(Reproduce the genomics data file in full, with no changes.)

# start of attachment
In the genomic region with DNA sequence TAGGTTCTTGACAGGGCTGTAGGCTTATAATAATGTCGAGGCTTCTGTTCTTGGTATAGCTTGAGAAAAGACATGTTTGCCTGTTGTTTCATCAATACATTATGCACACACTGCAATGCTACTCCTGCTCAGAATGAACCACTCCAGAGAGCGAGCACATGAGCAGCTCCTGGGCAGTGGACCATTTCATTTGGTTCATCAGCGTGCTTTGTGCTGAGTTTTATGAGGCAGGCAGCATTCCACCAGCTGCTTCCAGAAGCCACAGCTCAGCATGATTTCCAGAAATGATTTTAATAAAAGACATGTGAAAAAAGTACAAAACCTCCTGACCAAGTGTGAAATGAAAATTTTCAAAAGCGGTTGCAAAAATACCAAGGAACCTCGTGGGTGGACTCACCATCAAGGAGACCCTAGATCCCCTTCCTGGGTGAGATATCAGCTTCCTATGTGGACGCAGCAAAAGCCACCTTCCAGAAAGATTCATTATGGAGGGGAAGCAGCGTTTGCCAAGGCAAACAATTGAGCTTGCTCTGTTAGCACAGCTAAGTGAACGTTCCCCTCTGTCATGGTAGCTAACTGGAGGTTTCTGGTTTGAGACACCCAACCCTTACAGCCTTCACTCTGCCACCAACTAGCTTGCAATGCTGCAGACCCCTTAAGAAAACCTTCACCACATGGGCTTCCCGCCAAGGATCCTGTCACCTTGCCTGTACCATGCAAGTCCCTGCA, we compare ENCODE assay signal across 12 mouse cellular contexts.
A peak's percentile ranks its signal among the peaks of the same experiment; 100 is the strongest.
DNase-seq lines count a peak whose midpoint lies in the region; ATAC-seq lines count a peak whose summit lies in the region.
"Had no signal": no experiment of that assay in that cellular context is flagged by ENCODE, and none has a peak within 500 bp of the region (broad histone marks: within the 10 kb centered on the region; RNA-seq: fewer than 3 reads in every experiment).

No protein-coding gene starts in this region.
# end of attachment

In the genomic region with DNA sequence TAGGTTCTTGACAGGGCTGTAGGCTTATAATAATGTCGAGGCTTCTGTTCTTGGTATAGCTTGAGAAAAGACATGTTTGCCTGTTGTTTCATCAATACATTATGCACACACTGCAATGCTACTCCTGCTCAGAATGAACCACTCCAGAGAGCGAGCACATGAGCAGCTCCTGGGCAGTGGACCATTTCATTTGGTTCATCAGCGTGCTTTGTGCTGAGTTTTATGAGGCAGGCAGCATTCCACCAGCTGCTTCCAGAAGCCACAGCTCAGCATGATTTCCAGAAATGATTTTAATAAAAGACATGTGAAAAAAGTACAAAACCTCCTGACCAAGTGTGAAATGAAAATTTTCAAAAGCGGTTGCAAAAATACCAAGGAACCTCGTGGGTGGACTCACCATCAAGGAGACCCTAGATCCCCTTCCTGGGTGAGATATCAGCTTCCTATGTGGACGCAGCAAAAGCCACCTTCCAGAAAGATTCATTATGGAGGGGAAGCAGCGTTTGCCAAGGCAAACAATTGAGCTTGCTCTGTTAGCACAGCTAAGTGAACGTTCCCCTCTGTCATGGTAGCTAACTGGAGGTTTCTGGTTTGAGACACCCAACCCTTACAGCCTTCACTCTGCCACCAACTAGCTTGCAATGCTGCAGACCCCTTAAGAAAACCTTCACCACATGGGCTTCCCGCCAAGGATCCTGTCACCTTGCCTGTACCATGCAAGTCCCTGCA, we compare ENCODE assay signal across 12 mouse cellular contexts.
A peak's percentile ranks its signal among the peaks of the same experiment; 100 is the strongest.
DNase-seq lines count a peak whose midpoint lies in the region; ATAC-seq lines count a peak whose summit lies in the region.
"Had no signal": no experiment of that assay in that cellular context is flagged by ENCODE, and none has a peak within 500 bp of the region (broad histone marks: within the 10 kb centered on the region; RNA-seq: fewer than 3 reads in every experiment).

No protein-coding gene starts in this region.